(This is all that most men believe he has done. In their hearts, I think they are convinced that they are him, that this wave of insatiable female rage could crash just as easily at their shores. They think he isn’t up to date on the politically correct things to say or not say; he probably doesn’t know that you’re not allowed to compliment a woman anymore. They empathize. These men, by and large, do not know what rohypnol is.)
He has survived partial accountability before. He may even have had an accountability group at church, an appointed Sunday morning sexual predator babysitter to accompany him. The police reports that never lead to charges (yes, the police always know who this guy is; it’s a small town, after all, and as I said, this has been going on for a very long time). The women-owned coffee shops and bakeries that ban him from the premises, the friends who no longer accept his dinner invitations. His pride is not so great that he can’t search out new horizons. New coffee shops. New churches. New volunteer opportunities. New community arts venues. New quiet hallways. The town down the road. Someday he will be in a nursing home, and God help the nurses.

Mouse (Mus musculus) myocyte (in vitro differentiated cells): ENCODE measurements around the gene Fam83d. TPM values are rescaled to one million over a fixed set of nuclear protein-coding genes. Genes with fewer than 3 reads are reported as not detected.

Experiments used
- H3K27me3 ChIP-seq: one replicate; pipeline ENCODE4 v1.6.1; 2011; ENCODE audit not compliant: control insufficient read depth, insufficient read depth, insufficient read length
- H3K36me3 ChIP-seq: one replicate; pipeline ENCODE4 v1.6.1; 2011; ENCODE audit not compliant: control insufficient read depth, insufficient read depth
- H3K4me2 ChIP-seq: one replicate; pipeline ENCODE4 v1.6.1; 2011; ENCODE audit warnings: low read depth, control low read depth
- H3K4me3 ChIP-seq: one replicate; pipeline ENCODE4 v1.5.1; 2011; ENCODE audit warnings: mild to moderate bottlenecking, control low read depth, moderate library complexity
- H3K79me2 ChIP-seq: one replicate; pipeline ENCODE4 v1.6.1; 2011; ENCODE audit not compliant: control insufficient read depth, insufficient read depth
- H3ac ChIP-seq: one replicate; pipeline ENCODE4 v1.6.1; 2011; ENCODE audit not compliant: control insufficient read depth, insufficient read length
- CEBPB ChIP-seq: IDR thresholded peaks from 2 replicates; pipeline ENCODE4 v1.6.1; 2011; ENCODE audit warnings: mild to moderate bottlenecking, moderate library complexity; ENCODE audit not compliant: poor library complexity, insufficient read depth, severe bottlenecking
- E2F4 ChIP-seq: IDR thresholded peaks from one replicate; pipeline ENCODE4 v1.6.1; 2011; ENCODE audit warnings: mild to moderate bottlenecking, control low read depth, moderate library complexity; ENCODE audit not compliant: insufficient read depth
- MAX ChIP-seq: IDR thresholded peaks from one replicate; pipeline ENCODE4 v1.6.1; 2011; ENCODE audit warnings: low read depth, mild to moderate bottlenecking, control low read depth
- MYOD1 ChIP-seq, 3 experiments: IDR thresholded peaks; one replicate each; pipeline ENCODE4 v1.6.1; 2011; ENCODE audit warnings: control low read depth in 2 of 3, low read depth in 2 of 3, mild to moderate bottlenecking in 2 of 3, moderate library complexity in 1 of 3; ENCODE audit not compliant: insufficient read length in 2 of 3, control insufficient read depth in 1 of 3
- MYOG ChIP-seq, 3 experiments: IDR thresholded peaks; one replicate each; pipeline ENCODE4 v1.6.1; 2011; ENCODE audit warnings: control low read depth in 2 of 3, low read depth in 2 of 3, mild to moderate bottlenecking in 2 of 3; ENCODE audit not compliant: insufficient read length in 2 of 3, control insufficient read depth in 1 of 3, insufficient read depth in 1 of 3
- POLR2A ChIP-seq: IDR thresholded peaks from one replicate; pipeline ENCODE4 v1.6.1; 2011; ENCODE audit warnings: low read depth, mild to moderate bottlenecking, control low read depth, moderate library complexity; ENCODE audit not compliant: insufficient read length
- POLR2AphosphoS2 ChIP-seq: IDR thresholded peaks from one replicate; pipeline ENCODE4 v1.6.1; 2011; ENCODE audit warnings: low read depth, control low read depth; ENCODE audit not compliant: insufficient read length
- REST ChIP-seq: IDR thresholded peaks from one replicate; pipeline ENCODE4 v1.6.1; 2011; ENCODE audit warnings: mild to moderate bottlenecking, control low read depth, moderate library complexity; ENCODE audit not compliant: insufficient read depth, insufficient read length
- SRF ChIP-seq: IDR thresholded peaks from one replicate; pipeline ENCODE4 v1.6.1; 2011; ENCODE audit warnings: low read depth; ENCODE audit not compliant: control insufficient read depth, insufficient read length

Nothing sticks, because the only accountability processes he has faced are built on the dueling- yet-complementary premises of outrageously naive optimism and defeatist resignation to failure. Eventually, the fact that nothing sticks will be invoked as evidence that nothing was really that bad and that we have done enough.